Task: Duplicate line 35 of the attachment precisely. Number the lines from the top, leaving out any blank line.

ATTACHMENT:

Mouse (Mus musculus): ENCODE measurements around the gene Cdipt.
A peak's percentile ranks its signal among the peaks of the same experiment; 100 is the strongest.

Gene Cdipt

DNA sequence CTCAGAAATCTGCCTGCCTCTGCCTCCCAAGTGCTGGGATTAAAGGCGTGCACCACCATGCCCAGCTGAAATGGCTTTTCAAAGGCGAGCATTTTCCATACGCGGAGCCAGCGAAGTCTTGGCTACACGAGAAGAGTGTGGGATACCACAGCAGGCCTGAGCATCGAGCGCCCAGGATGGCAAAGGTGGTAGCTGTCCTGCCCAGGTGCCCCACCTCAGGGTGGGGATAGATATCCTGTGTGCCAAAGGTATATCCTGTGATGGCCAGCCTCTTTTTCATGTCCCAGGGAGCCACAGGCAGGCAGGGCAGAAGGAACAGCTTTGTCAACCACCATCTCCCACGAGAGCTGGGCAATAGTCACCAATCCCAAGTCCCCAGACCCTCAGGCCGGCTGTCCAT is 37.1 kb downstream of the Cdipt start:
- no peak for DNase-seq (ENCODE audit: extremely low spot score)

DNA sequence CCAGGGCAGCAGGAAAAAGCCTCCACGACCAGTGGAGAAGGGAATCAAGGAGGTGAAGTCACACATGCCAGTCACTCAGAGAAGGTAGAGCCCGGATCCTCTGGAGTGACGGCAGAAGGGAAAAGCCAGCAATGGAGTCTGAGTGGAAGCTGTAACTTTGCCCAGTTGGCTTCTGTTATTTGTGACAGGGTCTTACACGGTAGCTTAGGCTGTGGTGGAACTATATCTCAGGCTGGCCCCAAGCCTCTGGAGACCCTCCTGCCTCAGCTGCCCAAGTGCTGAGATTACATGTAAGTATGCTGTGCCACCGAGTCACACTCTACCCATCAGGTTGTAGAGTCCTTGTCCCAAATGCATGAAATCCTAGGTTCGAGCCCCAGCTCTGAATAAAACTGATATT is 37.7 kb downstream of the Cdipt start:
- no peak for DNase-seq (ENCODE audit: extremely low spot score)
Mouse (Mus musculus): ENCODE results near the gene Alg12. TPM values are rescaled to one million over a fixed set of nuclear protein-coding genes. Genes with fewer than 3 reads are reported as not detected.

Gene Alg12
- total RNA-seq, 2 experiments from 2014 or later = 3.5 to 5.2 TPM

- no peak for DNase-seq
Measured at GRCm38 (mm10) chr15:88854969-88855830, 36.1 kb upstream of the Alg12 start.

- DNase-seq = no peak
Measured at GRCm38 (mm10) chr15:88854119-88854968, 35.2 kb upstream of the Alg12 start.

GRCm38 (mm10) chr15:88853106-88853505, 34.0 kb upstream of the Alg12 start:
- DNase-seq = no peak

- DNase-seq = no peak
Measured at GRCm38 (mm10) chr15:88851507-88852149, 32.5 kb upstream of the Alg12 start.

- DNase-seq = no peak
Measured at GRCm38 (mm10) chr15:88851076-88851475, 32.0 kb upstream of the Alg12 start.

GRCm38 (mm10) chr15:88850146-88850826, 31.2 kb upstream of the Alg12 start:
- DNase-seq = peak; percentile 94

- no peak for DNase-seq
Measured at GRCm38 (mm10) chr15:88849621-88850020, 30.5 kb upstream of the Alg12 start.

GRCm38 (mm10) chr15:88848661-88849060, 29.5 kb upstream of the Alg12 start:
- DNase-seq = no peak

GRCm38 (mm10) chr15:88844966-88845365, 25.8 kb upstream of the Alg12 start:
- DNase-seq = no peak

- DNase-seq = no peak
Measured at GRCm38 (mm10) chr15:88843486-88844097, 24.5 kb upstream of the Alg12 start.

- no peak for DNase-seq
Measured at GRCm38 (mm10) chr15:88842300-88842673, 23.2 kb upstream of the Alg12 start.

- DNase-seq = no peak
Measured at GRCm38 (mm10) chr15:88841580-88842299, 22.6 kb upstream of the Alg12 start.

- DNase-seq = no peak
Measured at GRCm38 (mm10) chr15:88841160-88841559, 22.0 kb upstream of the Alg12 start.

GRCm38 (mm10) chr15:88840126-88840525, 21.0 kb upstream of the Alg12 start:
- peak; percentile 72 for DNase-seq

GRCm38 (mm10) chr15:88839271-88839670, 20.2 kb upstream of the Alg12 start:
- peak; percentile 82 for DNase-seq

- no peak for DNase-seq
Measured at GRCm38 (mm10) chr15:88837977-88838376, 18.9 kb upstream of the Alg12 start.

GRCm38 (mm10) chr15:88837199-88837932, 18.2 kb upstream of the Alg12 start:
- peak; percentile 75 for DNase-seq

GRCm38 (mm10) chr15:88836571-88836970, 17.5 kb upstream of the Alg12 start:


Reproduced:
- DNase-seq = no peak